Tessa Grundon & Hannah Fletcher
October 3 to November 28 2017
Closing Reception/Meet the Artist Friday November 24, 18.00-19.30
An exhibition about trees and topographies
Tessa Grundon grew up in the Middle East, UK and the United States. She now divides her time between the UK, her home in lower Manhattan and studio in DUMBO, Brooklyn.
She has studied at The Arts Students League, New Academy of Fine Art and Parsons/New School University in NYC whilst working as a decorative artist and muralist both in the U.S. and Europe before focusing on her own projects in the past 10 years. She has been a visiting artist and environmental advocate in New York City schools for many years, most recently collaborating with Works+Water and Pioneer Works compiling data on artists working with water internationally as well as other environmental and community projects including Swale with Mary Mattingly’s Floating Food Forest in NYC waterways circumnavigating NY laws on where it is legal to grow common food.
For the past year she has been an artist in residence at the Brooklyn Navy Yard and is presently a visiting artist at Battersea Arts Centre tying together the new and the old in the building’s restoration. Most recently she has been researching and collecting medicinal plants and information for “Plant Cure” exhibition at Central Booking in NYC. In the upcoming weeks she will be showing with art.earth at Dartington Hall and with Black Swan Arts in the UK and has also been invited to show with NARS Foundation in NY. She has been an artist in residence at Wave Hill in Bronx and run workshops working with encaustic, natural and found materials etc.
Her upcoming projects include a continuation of environmental and sound studies of waterways on both sides of the Atlantic. Her work is in several private collections both in the US and abroad.
My work is rooted in place, referencing a range of influences from the topography and history of a place and its ever-changing environment; the shifting tides to the effect of man on community and the landscape; to man himself and the shared visual language of natural forms.
I work with an amalgam of different materials and artifacts relating to specific geographical locations. I use local maps, beeswax from nearby hives (literally a distillation and essence of a place and a moment in time); pigments drawn from the mud, various colored earths, vegetation, rust and charcoal. I look for inspiration and materials in the landscape whether in woods, abandoned places or building sites, using the debris found along the strand lines of estuaries, riverbanks and marshes, from the source of a stream to where it meets the ocean through places both rural and urban. I collect sounds, images, data and objects. With these materials I create work that embodies a sense of place – totems of landscapes that resonate with me.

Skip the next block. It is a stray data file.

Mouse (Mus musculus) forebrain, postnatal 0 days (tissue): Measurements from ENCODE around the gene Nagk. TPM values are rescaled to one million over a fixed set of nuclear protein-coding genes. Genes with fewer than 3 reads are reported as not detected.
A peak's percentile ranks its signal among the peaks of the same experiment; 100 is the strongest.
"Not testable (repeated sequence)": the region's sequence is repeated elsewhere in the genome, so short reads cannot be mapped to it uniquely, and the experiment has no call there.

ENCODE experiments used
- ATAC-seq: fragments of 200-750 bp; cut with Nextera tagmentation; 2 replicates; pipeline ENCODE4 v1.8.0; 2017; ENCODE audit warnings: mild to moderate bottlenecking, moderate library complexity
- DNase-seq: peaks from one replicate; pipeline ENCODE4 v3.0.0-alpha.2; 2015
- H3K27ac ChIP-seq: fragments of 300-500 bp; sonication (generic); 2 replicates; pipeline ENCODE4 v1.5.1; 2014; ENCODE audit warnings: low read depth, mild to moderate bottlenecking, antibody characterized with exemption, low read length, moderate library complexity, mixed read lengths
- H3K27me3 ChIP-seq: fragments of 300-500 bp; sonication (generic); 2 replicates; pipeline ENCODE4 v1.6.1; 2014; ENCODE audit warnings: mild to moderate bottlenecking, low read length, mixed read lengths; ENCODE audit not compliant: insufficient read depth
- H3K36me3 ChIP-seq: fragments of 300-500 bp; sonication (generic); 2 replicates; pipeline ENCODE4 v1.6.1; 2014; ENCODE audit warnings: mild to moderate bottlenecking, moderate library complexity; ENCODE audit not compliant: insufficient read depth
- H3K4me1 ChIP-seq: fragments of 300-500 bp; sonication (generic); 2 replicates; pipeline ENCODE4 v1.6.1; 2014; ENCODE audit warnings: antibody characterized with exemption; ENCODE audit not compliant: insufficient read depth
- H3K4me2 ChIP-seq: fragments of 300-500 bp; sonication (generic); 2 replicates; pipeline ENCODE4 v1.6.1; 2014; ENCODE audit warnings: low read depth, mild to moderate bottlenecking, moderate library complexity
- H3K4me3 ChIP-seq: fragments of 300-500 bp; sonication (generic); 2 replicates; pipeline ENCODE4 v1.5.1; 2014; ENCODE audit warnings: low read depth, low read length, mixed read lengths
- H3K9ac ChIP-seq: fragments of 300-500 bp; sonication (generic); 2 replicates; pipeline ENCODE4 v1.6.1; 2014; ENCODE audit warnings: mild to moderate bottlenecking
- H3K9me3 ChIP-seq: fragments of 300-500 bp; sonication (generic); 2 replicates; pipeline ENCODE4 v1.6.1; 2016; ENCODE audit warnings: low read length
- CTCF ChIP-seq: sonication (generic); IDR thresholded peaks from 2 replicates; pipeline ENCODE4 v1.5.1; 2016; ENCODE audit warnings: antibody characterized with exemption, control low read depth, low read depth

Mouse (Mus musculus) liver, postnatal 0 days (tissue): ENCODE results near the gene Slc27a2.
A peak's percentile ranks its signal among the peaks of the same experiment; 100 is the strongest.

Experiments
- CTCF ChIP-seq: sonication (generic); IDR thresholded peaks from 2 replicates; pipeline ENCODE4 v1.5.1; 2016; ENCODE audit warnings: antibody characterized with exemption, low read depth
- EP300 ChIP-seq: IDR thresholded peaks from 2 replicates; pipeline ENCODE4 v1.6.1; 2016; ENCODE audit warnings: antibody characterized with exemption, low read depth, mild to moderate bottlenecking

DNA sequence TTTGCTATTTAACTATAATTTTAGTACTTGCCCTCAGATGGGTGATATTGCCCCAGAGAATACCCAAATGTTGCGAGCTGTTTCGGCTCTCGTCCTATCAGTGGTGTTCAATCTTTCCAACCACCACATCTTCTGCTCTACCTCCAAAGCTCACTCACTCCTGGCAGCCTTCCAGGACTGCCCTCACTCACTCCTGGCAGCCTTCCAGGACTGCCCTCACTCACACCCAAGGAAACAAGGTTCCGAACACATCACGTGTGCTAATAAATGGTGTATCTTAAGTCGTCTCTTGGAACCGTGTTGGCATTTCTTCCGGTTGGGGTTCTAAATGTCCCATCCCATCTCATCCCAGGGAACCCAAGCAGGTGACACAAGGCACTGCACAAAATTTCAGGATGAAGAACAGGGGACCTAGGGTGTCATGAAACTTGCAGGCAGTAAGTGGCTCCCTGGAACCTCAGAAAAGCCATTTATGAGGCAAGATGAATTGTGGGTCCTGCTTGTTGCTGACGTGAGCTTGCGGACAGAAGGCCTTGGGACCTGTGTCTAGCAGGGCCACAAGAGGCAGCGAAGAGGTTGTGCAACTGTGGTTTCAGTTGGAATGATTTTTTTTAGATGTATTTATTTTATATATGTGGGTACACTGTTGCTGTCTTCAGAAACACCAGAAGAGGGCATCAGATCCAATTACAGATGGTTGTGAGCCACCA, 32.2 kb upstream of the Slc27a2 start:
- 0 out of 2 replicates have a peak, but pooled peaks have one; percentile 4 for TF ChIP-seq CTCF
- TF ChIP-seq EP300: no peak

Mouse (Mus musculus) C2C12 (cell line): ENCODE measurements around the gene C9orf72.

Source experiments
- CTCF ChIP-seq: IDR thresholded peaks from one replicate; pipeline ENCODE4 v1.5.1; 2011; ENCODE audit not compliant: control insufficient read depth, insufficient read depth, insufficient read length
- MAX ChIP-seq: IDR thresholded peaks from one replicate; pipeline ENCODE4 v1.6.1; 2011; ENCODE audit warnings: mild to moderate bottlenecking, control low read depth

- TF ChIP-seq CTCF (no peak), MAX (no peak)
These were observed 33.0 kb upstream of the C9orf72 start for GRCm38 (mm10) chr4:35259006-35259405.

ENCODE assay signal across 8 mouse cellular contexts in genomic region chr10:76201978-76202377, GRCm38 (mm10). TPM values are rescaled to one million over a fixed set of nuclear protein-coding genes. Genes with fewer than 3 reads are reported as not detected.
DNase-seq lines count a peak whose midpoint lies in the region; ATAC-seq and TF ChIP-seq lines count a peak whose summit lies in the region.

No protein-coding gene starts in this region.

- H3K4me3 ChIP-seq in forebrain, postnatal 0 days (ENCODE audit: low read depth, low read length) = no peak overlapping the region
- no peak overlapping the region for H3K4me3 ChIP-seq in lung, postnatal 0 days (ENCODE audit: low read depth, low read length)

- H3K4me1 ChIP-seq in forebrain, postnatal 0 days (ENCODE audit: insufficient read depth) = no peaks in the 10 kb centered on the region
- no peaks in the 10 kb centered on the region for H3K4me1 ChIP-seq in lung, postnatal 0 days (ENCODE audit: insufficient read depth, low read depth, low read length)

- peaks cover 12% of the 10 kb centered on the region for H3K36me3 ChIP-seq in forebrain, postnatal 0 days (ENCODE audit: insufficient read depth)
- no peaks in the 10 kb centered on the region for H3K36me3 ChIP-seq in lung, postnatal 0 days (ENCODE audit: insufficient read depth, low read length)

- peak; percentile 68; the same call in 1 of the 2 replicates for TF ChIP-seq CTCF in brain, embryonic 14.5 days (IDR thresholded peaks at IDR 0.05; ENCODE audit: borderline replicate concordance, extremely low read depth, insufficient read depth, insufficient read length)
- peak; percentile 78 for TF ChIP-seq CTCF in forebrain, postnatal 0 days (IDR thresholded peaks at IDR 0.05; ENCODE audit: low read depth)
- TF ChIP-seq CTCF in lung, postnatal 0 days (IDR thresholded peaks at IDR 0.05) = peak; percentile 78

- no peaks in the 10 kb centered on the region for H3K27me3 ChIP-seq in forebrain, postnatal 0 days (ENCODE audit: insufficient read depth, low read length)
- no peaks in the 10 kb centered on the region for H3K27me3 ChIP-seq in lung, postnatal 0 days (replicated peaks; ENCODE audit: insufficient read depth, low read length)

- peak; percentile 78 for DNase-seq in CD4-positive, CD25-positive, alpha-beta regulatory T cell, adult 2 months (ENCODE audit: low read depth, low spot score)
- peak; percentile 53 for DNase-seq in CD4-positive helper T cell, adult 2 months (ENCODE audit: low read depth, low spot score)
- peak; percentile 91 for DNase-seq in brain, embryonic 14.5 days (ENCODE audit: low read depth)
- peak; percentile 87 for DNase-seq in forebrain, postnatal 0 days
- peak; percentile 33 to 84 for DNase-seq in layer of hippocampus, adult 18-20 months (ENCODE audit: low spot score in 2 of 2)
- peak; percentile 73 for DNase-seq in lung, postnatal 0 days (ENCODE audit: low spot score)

Curator Charlotte Mouquin wrote about Tessa’s work for the Field Projects (Chelsea, NY):
New York-based Tessa Grundon is moved by topography, history of a place, ever-changing environments, and the relationship between land and people. Her work is created from local maps, beeswax from nearby hives, pigments drawn from the mud, various colored earths, vegetation, rust and charcoal. Particularly inspired by estuaries and local waterways, the delicate abstractions are markers of place, time, and experience.
Hannah Fletcher is an internationally exhibited, London based photographic artist. In 2017, she graduated from London College of Communication where she studied BA (Hons) Photography. Hannah’s interests lie in exploring the challenge of intertwining the organic through a rigidity innate to the photographic; so that both mediums’ respective haphazard and unpredictable qualities synthesise an outcome. This collaborative embrace between herself and her chosen materials lead the artist to rejoice in the success of failure— in doing so, challenging the confines of contemporary photographic practice.
Circles: A Record Of Our Time, is an ecology of images that examine how man’s relationship with the environment can be read from trees.
The tree acts as a recording device, a camera. As trees grow they form growth rings, each growth ring different dependent on environmental fluctuations. In our current geological epoch, the Anthropocene, we, humans, are directly affecting the growth of these tree rings. During a conversation with Martin Bridge, lecturer of dendrochronology at UCL, he explained that since CO2 levels have been rising in the atmosphere, tree rings have been getting wider. This is explained by the tree absorbing more CO2, causing it to grow faster, resulting in the rings becoming further spaced apart.
Acting as a pseudo-scientist, I have been investigating the wood as a photographic material and device. Working directly with wood, allows the viewer to encounter these materials as tools: portholes through which one is able to consider the future of our environment and human placement within it.